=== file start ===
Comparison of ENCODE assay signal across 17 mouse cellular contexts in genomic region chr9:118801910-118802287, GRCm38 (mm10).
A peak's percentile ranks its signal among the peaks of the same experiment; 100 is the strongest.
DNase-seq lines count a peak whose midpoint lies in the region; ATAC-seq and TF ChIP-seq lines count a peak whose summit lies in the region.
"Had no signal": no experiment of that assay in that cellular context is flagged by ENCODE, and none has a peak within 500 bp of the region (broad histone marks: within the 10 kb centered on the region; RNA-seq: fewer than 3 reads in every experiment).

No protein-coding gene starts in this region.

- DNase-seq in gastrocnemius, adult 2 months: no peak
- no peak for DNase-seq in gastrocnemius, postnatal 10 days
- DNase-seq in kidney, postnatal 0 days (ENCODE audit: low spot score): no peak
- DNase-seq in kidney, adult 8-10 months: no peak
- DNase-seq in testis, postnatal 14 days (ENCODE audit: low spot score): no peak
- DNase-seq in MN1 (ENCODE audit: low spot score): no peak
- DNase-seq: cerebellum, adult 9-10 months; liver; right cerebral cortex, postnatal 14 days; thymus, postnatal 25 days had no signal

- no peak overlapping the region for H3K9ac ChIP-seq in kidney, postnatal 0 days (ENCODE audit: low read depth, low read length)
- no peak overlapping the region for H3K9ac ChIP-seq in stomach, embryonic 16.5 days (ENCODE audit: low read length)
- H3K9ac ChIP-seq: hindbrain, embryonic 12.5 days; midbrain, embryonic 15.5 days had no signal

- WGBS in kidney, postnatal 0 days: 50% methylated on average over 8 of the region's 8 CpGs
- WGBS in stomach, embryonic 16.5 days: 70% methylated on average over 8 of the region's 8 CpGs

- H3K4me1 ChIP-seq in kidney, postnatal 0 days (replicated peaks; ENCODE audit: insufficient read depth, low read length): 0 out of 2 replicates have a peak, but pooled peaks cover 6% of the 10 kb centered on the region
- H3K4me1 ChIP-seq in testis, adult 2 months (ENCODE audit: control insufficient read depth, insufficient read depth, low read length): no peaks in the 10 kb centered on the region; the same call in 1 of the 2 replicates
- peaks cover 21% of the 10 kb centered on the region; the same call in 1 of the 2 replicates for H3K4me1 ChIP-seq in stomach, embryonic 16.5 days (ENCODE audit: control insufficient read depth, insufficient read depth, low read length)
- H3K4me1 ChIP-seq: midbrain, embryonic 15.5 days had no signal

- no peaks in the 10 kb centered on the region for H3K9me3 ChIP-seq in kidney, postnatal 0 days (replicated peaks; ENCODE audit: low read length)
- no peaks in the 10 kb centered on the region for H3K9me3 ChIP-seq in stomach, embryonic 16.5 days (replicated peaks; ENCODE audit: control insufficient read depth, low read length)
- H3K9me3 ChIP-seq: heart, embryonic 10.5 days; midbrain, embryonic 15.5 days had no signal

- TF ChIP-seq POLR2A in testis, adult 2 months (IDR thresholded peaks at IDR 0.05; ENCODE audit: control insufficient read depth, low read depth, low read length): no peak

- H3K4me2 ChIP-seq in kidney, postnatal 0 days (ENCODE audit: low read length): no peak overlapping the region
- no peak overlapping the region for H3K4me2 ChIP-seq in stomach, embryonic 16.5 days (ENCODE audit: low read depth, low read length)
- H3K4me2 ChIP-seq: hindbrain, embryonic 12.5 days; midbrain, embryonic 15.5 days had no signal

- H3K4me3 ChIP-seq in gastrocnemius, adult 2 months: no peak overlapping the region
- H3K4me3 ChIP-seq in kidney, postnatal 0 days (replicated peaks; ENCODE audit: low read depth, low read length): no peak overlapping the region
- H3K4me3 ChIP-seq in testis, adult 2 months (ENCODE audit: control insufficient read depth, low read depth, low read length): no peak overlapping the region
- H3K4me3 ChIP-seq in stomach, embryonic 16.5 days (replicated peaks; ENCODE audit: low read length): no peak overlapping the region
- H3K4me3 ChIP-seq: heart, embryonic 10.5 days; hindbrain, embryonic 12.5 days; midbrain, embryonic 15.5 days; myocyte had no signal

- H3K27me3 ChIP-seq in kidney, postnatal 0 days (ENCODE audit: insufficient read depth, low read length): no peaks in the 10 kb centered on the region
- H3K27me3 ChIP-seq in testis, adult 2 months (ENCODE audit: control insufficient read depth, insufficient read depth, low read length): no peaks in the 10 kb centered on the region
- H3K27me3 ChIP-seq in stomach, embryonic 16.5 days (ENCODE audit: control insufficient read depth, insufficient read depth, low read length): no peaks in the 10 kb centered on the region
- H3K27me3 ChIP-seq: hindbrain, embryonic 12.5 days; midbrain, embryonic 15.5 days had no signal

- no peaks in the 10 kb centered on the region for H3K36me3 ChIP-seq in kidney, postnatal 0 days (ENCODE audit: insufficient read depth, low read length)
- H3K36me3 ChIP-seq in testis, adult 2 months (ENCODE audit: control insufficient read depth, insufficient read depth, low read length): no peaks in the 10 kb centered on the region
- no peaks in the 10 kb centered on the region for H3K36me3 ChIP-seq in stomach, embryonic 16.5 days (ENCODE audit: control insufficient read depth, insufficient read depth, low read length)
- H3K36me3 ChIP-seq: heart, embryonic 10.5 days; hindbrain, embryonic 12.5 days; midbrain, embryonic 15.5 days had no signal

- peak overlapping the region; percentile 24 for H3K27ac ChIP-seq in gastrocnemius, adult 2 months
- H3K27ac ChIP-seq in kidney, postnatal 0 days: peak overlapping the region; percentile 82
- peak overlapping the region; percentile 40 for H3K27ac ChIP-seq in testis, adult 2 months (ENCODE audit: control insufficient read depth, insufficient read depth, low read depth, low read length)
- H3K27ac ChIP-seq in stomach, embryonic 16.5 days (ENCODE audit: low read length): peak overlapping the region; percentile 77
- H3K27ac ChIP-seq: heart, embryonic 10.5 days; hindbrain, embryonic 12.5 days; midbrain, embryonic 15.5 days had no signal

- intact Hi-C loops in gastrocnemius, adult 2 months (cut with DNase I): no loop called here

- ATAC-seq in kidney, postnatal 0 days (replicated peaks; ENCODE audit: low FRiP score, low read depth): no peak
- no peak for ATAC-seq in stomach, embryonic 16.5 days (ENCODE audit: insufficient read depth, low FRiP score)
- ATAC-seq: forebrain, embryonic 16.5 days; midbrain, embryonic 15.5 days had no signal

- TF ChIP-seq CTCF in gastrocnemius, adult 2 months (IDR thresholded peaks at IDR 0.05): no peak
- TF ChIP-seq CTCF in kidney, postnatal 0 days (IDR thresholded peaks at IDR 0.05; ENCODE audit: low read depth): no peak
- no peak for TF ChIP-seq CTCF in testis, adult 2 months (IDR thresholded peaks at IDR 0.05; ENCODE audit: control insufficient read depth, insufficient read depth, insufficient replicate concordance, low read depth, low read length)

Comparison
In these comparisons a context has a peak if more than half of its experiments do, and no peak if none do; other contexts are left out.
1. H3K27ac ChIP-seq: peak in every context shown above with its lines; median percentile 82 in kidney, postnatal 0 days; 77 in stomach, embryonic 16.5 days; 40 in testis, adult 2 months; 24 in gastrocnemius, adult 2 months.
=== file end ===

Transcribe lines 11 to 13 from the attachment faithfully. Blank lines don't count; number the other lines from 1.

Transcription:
- DNase-seq in MN1 (ENCODE audit: low spot score): no peak
- DNase-seq: cerebellum, adult 9-10 months; liver; right cerebral cortex, postnatal 14 days; thymus, postnatal 25 days had no signal

- no peak overlapping the region for H3K9ac ChIP-seq in kidney, postnatal 0 days (ENCODE audit: low read depth, low read length)